If you’ve started your own business, you’re familiar with late nights and early mornings, the painstaking brainstorming sessions, and the constant feeling that you’re falling behind. There’s also that constant nagging feeling that if you could just get an extra hand or another perspective, you’d be on track. While it is clear that a startup can benefit greatly from mentorship, few consider the benefits from the other side. What can you gain from becoming a startup mentor? Mentoring can be a truly rewarding experience, both personally and professionally. The collaborative process creates an environment for shared learning, allowing you to utilize your past experience, entrepreneurial prowess and rolodex to strengthen existing relationships and to build ones.
Hundreds of new startups are launched every day, and if you want to be successful, you need to figure out how to stand out from the rest. But standing out doesn’t mean that you need a flashy product or outlandish advertising scheme - it means you’ve covered your bases and are well prepared for what’s to come.
Four things that will help ensure you stand out:
Here at Tech Wildcatters, our interns help us get amazing things done. (Seriously, a lot of things). And now it's time for you to meet them.
Q: What's the first thing you do in the morning?
Tech Wildcatters and CodeLaunch are symbiotic amenities in the North Texas entrepreneurism ecosystem, which is one reason why CodeLaunch is thrilled to be partnered with Tech Wildcatters. CodeLaunch is an annual seed accelerator which pairs embryonic stage software technology startups with software developers and entrepreneurs. CodeLaunch was created and is produced by Frisco, TX based Code Authority and a family of entrepreneurial minded sponsors and partners.
We are excited to be partnering with Tech Wildcatters to provide members with the kind of exceptional insight and guidance on intellectual property (IP) that only Dominion Harbor Group’s (DHG) singular experience in IP portfolio value optimization can provide. DHG is one of the most respected integrated patent advisory and optimization firms in the U.S., with decades of experience among its seasoned team of licensing, legal, technical, engineering and financial professionals.
It’s that time of the year again! If you’re reading this, there’s a very good chance that you and your company are working on taxes. There’s also a good chance you’ve gotten confused or frustrated during the process. Good news, we have word directly from tax experts at Whitley Penn explaining what’s new this year. Here’s what you need to know.
On Friday, December 18, President Obama signed into the law the “Consolidated Appropriations Act, 2016” including the “Protecting Americans from Tax Hikes (PATH) Act of 2015” (“Act”, “law”). The new law ends months of uncertainty regarding “tax extender” provisions that Congress enacted only on a temporary basis in prior years. The Act makes several of these provisions permanent and also temporarily extends other provisions for a limited time period. Note that the effective date of the changes varies for each provision and the expiration period for each temporary provision also varies.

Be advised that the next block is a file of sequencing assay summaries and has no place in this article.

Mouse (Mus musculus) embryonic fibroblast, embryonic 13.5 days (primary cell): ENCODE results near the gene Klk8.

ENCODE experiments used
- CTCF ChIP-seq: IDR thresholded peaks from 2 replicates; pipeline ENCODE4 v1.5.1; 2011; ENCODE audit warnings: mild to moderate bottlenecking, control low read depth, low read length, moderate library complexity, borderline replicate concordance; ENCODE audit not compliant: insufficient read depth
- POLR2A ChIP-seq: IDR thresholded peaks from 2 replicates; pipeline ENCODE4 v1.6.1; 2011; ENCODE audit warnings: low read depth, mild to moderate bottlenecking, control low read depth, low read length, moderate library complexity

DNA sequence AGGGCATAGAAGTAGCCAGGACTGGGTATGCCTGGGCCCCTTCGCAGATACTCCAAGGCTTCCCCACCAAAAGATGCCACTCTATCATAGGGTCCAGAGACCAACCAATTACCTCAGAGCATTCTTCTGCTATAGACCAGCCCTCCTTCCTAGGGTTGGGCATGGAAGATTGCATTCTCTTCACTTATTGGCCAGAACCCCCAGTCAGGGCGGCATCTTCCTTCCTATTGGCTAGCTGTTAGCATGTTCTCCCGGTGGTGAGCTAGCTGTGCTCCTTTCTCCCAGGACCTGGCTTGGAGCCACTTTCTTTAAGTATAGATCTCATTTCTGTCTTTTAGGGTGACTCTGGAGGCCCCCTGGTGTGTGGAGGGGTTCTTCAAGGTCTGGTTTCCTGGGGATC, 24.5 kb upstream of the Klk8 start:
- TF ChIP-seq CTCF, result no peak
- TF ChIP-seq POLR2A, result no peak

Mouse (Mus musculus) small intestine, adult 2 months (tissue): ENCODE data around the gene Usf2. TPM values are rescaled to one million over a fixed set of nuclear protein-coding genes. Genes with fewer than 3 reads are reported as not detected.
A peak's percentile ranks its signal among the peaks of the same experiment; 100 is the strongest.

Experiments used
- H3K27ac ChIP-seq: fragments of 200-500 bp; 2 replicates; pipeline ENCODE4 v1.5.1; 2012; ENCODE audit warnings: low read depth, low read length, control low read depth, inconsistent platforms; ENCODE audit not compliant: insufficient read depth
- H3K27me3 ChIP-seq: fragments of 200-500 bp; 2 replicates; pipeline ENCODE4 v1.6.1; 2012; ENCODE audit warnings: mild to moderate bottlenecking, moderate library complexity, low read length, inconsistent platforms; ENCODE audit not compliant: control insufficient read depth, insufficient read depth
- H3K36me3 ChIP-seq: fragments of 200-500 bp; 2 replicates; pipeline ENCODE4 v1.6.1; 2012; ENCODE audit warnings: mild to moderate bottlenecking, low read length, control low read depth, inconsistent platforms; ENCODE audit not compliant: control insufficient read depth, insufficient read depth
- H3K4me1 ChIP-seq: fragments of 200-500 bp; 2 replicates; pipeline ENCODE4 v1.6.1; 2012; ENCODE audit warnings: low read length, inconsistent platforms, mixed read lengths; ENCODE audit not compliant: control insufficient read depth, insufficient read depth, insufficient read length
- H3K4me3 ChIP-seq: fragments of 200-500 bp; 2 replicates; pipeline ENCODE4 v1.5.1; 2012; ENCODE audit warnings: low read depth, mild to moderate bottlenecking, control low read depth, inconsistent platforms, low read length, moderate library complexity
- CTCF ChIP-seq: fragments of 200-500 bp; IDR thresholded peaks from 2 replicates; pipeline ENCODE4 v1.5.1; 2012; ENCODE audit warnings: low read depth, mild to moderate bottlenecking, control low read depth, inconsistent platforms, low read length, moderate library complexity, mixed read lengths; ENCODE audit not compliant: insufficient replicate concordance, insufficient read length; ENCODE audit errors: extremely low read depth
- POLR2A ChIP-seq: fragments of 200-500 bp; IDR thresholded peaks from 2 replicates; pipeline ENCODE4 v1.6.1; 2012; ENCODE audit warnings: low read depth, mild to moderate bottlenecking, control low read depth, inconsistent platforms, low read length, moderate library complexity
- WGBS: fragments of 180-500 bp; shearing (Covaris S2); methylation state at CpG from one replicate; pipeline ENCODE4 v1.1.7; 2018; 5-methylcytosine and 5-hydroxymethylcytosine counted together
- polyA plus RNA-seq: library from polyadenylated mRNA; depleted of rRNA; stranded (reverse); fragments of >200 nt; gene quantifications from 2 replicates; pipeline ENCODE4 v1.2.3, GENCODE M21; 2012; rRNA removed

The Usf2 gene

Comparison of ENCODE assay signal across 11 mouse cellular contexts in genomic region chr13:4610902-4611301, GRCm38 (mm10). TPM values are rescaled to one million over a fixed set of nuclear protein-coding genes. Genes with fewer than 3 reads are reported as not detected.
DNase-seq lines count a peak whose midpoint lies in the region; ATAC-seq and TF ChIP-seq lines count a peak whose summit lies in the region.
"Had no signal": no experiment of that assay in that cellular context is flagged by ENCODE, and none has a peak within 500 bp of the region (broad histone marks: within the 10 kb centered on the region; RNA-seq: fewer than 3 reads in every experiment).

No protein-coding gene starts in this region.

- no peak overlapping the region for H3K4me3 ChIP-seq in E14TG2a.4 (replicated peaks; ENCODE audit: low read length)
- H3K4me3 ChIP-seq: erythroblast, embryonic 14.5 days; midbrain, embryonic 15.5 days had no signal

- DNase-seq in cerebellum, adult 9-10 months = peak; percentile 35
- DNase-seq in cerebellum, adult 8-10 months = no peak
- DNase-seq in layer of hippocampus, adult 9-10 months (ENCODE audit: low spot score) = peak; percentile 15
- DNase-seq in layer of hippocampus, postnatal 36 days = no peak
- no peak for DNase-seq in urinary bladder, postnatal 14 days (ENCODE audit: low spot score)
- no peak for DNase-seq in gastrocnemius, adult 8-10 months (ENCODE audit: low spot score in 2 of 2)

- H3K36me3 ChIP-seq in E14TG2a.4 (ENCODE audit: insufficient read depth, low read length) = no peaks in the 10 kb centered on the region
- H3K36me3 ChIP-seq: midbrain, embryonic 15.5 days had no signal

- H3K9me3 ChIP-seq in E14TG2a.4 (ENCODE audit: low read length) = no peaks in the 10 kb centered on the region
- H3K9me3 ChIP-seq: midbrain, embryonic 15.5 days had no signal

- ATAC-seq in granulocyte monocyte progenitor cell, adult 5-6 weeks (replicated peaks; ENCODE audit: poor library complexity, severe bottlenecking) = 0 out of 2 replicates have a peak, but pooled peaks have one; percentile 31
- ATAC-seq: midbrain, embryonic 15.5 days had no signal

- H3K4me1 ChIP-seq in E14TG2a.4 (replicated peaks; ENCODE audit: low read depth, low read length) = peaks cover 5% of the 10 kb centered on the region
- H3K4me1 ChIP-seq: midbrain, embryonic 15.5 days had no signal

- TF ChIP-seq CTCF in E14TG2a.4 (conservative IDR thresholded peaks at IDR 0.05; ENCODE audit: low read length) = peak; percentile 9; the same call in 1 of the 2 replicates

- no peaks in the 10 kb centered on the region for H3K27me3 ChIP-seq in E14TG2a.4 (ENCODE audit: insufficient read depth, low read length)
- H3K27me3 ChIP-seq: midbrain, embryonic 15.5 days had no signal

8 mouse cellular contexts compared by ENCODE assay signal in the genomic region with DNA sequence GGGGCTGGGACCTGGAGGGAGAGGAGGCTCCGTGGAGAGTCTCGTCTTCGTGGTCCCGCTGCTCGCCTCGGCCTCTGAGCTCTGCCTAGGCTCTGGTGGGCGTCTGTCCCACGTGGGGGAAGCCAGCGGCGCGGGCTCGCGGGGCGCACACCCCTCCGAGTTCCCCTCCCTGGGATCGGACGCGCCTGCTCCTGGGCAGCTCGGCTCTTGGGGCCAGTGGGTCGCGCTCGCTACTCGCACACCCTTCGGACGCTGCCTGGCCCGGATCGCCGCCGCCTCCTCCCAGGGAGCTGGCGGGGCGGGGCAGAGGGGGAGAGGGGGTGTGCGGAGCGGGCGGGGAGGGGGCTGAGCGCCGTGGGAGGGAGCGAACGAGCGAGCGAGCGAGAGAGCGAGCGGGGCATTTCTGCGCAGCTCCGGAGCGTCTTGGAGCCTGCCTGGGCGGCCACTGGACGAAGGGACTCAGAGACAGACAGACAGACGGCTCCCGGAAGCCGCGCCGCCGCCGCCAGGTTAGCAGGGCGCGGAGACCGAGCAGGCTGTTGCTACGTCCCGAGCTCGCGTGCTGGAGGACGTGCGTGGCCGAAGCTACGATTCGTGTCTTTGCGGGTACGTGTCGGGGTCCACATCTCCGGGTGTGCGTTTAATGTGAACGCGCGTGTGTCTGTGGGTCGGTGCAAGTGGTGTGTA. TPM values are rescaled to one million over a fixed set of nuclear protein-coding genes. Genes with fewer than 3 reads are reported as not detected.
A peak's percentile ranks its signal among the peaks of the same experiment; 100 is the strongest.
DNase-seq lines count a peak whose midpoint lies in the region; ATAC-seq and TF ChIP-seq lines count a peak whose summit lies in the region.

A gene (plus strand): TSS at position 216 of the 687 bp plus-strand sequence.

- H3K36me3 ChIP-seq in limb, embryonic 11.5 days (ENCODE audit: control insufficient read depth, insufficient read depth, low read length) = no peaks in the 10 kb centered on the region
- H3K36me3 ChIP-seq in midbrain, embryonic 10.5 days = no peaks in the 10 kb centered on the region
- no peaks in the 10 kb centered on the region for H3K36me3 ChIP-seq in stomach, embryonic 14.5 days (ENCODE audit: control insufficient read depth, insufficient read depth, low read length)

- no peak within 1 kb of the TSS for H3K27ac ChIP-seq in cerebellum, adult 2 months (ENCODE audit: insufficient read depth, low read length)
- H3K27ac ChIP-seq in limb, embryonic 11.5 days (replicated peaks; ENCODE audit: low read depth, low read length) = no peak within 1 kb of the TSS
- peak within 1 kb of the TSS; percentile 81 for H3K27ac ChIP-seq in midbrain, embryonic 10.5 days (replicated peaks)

Some of the key provisions that were made permanent by the Act include:
- Deduction for state and local sales tax.
- Research and development credit.
- Increased Internal Revenue Code (IRC) Section 179 expense limitations.
- 100% exclusion for gain on qualified small business stock.
- Reduced built-in gain recognition period for S Corporations.
- 15-year recovery period for qualified leasehold improvements.
- 15-year recovery period for qualified restaurant buildings and improvements.
- 15-year recovery period for qualified retail improvements.
- Tax-free distributions from individual retirement plans for charitable purposes.
- Enhanced child tax credit.
- Enhanced education credits and expenses.
Various income tax, excise tax, and fee provisions that were modified or extended on a temporary basis by the Act include:
- Bonus depreciation on qualifying property. The applicable recovery percentages are 50% for property placed in service in 2015 through 2017, 40% in 2018, and 30% in 2019.
- Increased first-year depreciation limitation for automobiles and light trucks.
- Certain employer tax credits such as the Work Opportunity Tax Credit and the New Markets Tax Credit are extended and modified on a temporary basis.
- Various energy and alternative energy credits and incentives are extended and modified on a temporary basis.
- The 40% “Cadillac” excise tax on high-cost employer health plans is delayed until tax years beginning after December 31, 2019.
- The medical device excise tax is delayed and will not apply to sales made in calendar years 2016 and 2017.
- The annual fee assessed to health insurance providers is delayed one year.
The passage of the new law eliminates much of the uncertainty that taxpayers encountered for several years while trying to develop a long-term tax plan. We recommend that you contact your Whitley Penn tax advisor to discuss how these new developments impact your tax position and to implement the provisions into your overall tax strategy.
Just yesterday, we brought in some of our key mentors and investors to help us take those precious second and third looks at the hundreds of startups who have applied to be part of the Class of 2016. It's a fun tradition for us to review applications with people who are smarter than us (and those who will ultimately invest and mentor the upcoming class). We walked away having identified the coveted list of startups that will be invited for Finals, the last step in the application process, which takes place in February.
“Individual commitment to a group effort--that is what makes a team work, a company work, a society work, a civilization work." --Vince Lombardi